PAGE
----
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(Keller, 1986; Moya &Walter, 1988; Oad & Padmore, 1988;Weller, 1991; Sakthivadivel et al., 1993;Bos et al., 1994). Flexibility The water delivery schedules decided during planning are often subjected to changes. These changes are firstly due to variability in weather parameters, which cause the deviation of supply and demand during actual operation from those considered during planning. Secondly, there are different types of interventions when the scheme is in operation. The irrigation authorities are interested to know the influence on the outputs of any change in water delivery schedules during the operation. These outputs are in the form of allocative types of performance measures, i.e. productivity and equity and scheduling type of performance measure, i.e. adequacy. Once the areas are allocated to different crops for irrigation and the operation of the scheme has begun, any changes in the water delivery schedules should cause minimum reduction in the output or tend to recover towards the intended output. In short it is necessary to know how flexible are these schedules to take in these changes. We define flexibility as the ability of the water delivery schedule of the allocation plan to recover from an y changes caused in the schedule. This needs consideration during planning of the irrigation water management. The schedules based on a management strategy of full or over irrigation are normally more flexible than those based on deficit irrigation. Achieving high flexibility in water delivery schedules may require compromising on other performance. Sustainability Sustainability is the performance measure related to upgrading, maintaining, and degrading the environment in the irrigation scheme. According to Abernethy (1986), the sustainability is the most difficult factor to encompass and refers to the issue of leaching, drainage and Stalinization which if not attended to properly, may shorten the systems life. Though a lot of work has been published o n the indicators of performance measures such as productivity, equity, adequacy, etc. few efforts have been made to define the indicators for sustainability. The indicators should enable the irrigation authorities to know which management strategy or option is more sustainable or environmentally friendly and how the chosen management strategy performed for sustainability while the scheme was in operation. Efficiency Allocation plans are developed using estimated efficiencies of water flow at various stages and time and if these allocation plans are implemented properly, most of the performance measures described above will be good indicators irrespective of whether the efficiency of the network is good or bad. However deteriorating efficiency over the years will reduce the performance of the irrigation schemes over this period. Hence though the efficiency is related to the maintenance of the physical infrastructure of the water distribution network it needs to be evaluated as performance of the irrigation scheme when it is in actual operation. This helps to show the causes of performance deviating from the desired standard. Efficiency is important in two ways. Firstly, appropriate optimum allocation plans cannot be developed if proper consideration is not given to efficiency. Inaccurate or simplified estimates also have a major influence on other performance parameters such as productivity, adequacy, equity and reliability.Secondly, the inspection of efficiencies over space and time at different levels enables the irrigation authorities to learn which part of the scheme is inefficient, where it is inefficient and how it is deteriorating. It is necessary to define and use efficiencies at different levels in the scheme, as the measures to improve these efficiencies are different at these levels. Social Impact Social impact refers to the effects of irrigation on people. Measurements can include comparisons of irrigated and adjacent non-irrigated areas, variation over time and space within the irrigated area, and variations among socio-economic classes on specific social parameters. In multipurpose projects measures of the benefits of non irrigation uses of water, such as recreation or fishing, could also be incorporated. Managers and policy makers need to decide on the priority issues, and develop their own indicators for these. The most effective way of obtaining the data required to measure social impacts is through sample surveys. If an agency is able to contract periodically with a local research group to carry out such 'market research' it could be very useful. For the purpose of this paper, however, we assume that the irrigation agency will use data to which it has direct access, whether collected by its own staff or other agencies. Sometimes this indicator can be used as an indirect measure of farmer satisfaction: the higher the ratio, the more the satisfaction. Other feasible approaches to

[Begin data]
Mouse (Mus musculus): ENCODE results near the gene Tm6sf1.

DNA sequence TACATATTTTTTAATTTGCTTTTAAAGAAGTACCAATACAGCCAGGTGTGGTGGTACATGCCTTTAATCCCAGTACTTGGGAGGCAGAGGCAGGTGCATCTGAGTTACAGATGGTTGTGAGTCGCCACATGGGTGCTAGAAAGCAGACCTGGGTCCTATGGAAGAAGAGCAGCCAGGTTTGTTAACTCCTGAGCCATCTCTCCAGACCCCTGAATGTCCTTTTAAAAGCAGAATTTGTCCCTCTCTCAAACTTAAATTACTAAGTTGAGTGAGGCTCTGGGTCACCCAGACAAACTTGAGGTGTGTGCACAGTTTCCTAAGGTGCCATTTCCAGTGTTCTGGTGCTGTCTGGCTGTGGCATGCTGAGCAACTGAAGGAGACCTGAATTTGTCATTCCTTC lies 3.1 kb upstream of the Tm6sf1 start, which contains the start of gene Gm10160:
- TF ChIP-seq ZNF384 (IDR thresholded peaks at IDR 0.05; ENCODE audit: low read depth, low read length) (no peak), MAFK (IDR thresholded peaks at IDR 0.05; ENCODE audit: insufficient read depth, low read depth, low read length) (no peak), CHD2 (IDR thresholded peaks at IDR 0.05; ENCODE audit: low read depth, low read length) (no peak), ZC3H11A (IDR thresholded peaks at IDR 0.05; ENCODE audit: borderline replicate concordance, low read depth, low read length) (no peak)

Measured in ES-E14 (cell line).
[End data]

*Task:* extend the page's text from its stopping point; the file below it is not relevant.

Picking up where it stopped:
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measuring farmer satisfaction include carefully recording the number, types, and temporal and spatial variation in farmers' complaints received either in writing, or through intermediaries, or through meetings with farmers. In many countries, there are departments of agriculture, labor, or census which collect basic agricultural and economic data. These can be used very easily by irrigation managers as sources of information on socioeconomic impacts and trends, such as employment, wages and poverty levels.